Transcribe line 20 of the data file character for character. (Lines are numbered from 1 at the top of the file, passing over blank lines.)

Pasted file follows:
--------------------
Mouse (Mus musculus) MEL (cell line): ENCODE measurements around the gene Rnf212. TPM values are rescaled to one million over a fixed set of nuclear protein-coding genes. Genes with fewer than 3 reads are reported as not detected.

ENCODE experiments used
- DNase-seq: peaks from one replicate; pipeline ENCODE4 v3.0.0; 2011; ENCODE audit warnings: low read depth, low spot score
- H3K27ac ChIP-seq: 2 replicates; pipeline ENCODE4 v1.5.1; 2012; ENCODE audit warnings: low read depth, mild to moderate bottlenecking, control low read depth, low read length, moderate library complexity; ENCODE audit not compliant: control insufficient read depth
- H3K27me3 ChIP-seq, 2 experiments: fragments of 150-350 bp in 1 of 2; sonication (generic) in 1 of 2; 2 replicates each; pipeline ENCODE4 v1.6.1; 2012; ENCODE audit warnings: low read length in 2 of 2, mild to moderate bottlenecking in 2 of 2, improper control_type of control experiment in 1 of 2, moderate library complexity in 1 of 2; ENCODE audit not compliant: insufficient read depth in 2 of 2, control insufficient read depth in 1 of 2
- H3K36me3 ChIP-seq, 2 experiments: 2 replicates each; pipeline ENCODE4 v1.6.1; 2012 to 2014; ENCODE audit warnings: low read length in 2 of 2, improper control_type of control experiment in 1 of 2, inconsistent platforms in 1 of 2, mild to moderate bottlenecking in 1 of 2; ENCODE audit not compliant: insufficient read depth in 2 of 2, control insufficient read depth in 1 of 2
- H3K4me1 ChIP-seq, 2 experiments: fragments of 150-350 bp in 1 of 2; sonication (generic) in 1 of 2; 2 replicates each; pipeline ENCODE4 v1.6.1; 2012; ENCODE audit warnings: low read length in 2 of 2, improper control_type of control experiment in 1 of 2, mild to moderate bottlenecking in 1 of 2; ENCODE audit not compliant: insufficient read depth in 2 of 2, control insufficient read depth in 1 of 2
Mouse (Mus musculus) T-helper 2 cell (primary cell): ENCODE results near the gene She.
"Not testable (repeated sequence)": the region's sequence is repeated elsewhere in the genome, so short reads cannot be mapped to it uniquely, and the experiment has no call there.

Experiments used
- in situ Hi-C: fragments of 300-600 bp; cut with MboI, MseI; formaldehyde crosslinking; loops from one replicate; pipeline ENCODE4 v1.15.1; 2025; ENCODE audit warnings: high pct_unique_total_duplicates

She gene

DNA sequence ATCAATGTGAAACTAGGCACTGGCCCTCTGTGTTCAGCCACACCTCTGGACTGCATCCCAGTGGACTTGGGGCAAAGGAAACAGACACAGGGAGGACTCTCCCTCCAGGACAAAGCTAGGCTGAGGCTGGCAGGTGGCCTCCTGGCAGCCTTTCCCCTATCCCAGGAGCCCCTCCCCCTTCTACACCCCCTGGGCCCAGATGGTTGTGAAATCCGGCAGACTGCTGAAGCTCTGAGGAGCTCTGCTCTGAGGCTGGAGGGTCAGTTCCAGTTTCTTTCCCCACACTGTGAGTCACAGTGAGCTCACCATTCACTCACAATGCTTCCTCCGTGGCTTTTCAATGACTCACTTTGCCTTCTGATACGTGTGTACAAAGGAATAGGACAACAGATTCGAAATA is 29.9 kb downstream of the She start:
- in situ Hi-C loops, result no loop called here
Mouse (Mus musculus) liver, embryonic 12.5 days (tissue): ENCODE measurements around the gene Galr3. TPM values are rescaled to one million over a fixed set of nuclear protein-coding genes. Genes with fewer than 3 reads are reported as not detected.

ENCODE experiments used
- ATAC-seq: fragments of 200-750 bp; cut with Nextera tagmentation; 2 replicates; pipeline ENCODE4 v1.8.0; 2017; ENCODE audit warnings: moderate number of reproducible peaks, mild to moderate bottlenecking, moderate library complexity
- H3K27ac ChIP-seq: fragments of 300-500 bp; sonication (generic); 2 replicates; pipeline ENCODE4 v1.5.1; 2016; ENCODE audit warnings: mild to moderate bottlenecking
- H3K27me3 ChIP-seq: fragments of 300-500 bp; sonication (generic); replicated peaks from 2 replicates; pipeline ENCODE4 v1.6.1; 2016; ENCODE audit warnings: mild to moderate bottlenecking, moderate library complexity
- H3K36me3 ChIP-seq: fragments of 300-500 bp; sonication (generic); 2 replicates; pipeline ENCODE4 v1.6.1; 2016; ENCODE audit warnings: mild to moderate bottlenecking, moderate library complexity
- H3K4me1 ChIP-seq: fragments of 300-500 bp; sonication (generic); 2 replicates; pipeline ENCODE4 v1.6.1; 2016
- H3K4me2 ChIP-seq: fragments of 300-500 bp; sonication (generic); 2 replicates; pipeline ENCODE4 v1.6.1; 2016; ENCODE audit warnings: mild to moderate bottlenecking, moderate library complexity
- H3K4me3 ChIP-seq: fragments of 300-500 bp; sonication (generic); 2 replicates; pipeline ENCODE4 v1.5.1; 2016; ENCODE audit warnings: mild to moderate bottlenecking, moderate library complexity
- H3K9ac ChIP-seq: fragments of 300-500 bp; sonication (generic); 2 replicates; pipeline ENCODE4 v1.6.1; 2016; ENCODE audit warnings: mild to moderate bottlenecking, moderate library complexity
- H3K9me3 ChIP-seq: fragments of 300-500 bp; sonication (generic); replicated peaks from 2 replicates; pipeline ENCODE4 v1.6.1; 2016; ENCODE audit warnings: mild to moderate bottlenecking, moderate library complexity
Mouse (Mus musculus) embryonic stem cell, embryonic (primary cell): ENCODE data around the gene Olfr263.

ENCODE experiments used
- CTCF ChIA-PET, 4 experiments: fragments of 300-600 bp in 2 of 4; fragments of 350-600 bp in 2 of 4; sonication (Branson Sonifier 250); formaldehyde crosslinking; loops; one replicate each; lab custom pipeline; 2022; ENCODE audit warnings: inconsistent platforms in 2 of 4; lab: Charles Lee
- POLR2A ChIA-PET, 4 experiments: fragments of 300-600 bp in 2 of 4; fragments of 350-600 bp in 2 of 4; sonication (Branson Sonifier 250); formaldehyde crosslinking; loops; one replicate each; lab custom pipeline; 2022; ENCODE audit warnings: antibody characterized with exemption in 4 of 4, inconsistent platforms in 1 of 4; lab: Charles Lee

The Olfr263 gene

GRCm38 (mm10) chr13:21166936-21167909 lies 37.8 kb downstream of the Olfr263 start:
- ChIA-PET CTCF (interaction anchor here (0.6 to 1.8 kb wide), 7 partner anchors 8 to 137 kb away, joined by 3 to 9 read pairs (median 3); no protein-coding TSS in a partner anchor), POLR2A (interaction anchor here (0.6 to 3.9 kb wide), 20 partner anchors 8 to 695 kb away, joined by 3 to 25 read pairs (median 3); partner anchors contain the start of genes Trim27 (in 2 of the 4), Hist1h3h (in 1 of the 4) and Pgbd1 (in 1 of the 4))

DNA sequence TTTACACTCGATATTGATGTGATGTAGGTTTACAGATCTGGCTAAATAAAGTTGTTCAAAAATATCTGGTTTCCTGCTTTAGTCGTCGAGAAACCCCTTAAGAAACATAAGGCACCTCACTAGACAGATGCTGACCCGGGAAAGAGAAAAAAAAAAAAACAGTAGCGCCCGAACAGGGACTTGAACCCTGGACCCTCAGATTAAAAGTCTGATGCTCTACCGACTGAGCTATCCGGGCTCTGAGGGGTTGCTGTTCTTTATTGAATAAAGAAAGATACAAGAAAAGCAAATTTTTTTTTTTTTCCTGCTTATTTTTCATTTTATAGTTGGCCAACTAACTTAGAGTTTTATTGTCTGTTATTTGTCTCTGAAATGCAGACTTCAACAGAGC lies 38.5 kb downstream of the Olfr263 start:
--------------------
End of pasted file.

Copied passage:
- H3K36me3 ChIP-seq: fragments of 300-500 bp; sonication (generic); 2 replicates; pipeline ENCODE4 v1.6.1; 2016; ENCODE audit warnings: mild to moderate bottlenecking, moderate library complexity